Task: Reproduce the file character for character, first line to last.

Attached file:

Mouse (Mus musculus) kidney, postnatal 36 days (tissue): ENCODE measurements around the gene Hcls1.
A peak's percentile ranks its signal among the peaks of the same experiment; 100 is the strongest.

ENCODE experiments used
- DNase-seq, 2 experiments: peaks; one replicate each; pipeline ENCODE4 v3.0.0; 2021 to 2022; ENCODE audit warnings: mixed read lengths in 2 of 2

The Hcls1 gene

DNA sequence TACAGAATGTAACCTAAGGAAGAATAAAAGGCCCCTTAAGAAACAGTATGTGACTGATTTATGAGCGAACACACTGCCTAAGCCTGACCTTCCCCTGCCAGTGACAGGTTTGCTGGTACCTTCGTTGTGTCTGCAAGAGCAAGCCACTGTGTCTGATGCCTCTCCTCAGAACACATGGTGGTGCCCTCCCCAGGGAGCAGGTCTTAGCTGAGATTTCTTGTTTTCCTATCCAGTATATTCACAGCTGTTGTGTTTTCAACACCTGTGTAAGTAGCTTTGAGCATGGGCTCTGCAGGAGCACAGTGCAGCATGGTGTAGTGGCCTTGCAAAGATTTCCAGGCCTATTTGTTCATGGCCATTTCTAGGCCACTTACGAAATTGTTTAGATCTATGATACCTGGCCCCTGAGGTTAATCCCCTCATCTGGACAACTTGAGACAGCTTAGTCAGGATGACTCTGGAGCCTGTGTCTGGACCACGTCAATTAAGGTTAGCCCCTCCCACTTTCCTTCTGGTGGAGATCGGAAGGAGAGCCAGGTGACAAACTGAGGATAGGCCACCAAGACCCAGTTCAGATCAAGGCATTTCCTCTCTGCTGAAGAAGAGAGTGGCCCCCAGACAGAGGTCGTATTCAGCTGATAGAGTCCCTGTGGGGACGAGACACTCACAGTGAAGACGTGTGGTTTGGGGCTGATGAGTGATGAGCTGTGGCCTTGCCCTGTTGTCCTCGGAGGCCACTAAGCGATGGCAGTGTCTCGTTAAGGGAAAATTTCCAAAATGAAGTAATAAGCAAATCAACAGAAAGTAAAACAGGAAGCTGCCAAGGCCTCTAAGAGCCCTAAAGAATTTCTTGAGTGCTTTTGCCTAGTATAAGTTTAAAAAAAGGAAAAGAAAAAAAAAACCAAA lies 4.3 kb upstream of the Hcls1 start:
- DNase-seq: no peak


Mouse (Mus musculus) kidney, postnatal 36 days (tissue): ENCODE measurements around the gene Hcls1.
A peak's percentile ranks its signal among the peaks of the same experiment; 100 is the strongest.

ENCODE experiments used
- DNase-seq, 2 experiments: peaks; one replicate each; pipeline ENCODE4 v3.0.0; 2021 to 2022; ENCODE audit warnings: mixed read lengths in 2 of 2

The Hcls1 gene

DNA sequence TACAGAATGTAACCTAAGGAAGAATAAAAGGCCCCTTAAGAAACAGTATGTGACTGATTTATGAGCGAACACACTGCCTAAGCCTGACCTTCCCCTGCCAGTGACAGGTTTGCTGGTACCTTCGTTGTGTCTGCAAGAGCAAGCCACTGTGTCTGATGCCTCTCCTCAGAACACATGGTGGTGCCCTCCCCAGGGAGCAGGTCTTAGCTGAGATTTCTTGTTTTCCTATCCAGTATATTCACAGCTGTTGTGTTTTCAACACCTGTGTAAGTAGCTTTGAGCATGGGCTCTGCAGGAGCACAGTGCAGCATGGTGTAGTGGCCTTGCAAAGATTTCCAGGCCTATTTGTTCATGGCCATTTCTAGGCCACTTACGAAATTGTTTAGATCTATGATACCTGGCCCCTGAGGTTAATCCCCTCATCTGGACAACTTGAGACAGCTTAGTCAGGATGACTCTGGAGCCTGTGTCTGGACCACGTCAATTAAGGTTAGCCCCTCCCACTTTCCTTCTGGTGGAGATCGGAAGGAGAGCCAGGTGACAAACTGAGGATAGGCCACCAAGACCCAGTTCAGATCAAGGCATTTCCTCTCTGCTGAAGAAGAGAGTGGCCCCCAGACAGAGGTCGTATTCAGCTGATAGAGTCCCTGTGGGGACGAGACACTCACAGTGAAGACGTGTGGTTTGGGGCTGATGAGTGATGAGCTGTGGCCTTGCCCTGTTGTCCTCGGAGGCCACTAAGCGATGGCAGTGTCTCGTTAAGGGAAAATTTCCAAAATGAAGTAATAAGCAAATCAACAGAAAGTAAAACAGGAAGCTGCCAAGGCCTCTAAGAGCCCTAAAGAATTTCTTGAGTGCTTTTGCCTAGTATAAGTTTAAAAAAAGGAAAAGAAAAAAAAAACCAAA lies 4.3 kb upstream of the Hcls1 start:
- DNase-seq: no peak